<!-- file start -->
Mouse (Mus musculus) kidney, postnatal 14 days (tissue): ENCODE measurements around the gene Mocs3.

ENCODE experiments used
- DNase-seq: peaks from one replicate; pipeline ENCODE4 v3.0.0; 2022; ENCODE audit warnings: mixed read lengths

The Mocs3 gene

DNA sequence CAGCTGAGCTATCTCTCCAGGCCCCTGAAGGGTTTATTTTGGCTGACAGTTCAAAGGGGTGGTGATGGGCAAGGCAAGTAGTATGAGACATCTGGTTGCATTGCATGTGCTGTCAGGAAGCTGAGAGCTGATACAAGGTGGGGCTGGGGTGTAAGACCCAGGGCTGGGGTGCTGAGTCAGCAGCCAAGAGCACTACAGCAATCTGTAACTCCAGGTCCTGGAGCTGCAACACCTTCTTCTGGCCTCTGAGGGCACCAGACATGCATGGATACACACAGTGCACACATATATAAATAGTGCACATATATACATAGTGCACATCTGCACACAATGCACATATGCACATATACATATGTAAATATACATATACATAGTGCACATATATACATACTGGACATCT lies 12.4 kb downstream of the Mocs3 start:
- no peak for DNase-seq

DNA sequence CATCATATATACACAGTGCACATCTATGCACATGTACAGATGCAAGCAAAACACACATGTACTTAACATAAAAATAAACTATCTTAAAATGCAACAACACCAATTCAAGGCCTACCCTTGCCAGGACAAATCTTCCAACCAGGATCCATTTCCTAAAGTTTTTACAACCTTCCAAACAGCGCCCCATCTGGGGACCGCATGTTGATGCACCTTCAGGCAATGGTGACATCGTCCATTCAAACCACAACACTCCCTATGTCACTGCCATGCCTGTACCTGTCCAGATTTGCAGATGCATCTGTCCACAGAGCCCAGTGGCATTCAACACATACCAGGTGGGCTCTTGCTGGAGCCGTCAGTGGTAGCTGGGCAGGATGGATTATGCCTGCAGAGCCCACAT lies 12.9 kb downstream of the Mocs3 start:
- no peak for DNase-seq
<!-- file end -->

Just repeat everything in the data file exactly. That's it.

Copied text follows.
Mouse (Mus musculus) kidney, postnatal 14 days (tissue): ENCODE measurements around the gene Mocs3.

ENCODE experiments used
- DNase-seq: peaks from one replicate; pipeline ENCODE4 v3.0.0; 2022; ENCODE audit warnings: mixed read lengths

The Mocs3 gene

DNA sequence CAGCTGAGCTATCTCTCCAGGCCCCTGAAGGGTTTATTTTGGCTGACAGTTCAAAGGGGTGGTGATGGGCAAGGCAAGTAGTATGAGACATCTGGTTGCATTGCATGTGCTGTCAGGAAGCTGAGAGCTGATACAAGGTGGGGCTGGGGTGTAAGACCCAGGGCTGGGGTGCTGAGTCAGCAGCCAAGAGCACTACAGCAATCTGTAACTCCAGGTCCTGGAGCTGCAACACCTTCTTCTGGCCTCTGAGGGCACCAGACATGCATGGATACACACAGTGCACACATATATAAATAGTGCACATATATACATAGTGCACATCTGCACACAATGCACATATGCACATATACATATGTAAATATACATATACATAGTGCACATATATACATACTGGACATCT lies 12.4 kb downstream of the Mocs3 start:
- no peak for DNase-seq

DNA sequence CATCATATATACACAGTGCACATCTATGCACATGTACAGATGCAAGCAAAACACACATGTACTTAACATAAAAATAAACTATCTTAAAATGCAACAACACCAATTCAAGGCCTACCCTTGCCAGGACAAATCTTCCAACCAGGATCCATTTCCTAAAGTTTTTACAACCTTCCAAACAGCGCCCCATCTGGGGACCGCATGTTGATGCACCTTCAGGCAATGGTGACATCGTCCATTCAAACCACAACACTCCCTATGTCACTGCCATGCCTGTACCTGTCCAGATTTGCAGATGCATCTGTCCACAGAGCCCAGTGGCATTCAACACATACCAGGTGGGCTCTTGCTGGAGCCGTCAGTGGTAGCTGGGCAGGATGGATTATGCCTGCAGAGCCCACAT lies 12.9 kb downstream of the Mocs3 start:
- no peak for DNase-seq